Recent research shows that the number of employment tribunal claims related to workplace banter has increased in the last year. This means that more employers are relying on conduct being ‘banter’ as a defence to discrimination and harassment claims and this article explains the context in which such a defence might be used.
As defined in the Equality Act 2010, a person harasses another if they engage in unwanted conduct relating to a protected characteristic which has the purpose or effect of violating that person’s dignity or creating an intimidating, hostile, degrading, humiliating or offensive environment.
Whether the conduct complained of amounts to harassment is determined from the claimant’s perspective and the fact that another person would not have found the conduct intimidating, hostile, degrading, humiliating or offensive does not prevent a claim. Despite this, the circumstances surrounding the conduct will be taken into account, including whether it was reasonable for the claimant to find the conduct offensive in the context of the overall workplace culture.
Banter as a defence to harassment claims
Employers may argue that friendly banter between employees is common within the workplace and, as such, the alleged harassment complained of was not unwanted nor did it cause offence. The context surrounding the conduct is key, but an office culture of ‘banter’ may prove a successful defence against harassment claims in the right circumstances.
In Evans v Xactly Corporation Ltd, the claimant brought a claim for harassment after being subjected to comments about his disability and race. The Employment Tribunal found there to be an office culture of banter which included teasing and jibing and held that the comments made did not have the effect of violating the claimant’s dignity or creating an intimidating, hostile, degrading, humiliating or offensive environment. The Tribunal gave particular weight to the fact that the claimant participated in the banter culture and often responded with comments of his own.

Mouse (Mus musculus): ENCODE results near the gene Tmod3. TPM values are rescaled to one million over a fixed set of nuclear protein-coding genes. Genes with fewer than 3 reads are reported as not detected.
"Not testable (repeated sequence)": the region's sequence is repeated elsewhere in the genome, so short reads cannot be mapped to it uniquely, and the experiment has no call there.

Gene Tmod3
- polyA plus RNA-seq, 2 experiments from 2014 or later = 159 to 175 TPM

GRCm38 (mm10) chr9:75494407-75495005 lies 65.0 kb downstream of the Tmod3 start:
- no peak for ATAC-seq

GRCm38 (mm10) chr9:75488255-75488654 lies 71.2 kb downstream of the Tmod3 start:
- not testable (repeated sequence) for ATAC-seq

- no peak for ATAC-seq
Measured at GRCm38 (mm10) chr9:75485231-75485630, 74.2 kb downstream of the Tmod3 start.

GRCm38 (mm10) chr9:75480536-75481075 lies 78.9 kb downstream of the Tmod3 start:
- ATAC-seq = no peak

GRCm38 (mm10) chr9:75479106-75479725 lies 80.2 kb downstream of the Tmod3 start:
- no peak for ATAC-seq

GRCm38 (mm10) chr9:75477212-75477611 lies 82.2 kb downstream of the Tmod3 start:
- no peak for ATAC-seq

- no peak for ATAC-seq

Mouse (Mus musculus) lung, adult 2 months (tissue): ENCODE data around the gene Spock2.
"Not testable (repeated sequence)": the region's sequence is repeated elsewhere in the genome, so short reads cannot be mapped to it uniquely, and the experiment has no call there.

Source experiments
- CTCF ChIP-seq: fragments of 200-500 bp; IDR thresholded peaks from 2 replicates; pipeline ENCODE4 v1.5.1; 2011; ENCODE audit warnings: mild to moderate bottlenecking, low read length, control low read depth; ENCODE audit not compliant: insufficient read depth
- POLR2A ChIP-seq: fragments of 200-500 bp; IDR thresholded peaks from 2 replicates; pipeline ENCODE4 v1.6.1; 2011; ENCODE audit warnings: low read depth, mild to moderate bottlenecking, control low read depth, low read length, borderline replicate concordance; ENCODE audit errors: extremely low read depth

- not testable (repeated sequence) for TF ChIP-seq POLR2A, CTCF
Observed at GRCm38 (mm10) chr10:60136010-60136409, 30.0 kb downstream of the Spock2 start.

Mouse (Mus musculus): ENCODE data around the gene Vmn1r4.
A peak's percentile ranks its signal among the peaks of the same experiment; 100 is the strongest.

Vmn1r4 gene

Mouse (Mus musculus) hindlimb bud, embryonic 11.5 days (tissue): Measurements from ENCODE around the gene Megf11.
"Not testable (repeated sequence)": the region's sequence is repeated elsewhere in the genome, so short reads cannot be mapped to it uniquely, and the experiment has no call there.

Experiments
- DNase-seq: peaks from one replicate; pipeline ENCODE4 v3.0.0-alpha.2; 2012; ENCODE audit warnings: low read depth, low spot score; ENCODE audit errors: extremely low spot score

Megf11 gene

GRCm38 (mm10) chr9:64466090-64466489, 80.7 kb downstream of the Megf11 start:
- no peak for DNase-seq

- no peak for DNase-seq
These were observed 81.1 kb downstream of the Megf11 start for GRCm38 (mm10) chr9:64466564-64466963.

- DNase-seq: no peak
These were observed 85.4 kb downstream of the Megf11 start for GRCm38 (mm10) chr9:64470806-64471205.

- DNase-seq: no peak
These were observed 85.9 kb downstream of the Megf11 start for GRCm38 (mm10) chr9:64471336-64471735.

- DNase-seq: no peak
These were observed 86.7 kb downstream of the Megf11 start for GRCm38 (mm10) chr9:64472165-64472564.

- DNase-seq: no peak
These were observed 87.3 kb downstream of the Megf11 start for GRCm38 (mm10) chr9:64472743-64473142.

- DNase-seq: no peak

Whilst ‘banter’ may provide a defence to some claims, it isn’t always successful. The fact that a claimant has previously joined in with certain conversations or has put up with conduct over a period of time does not necessarily mean that the conduct is wanted. This was the case in Munchkins Restaurant Ltd v Karmazyn where despite initially engaging in sexual banter with colleagues, it was held that the claimant participated as a coping mechanism and the conduct was found to be unwanted.
What can employers do to minimise the risk of liability?
Whilst a certain level of banter may create a friendly working environment and improve employee relationships, there is a fine line between what one person describes as ‘banter’ and what another finds offensive.
Rather than relying solely on conduct being ‘banter’ as a defence to discrimination or harassment claims, employers should take preventative measures to ensure that the workplace remains respectful. To protect against claims, employers should be able to show that they took reasonable steps place to prevent harassment occurring, which should include comprehensive policies and regular training on equality, diversity and anti-bullying. Employers should encourage employees to raise concerns and should investigate and take appropriate action where necessary.
For more information, please contact the Employment Team.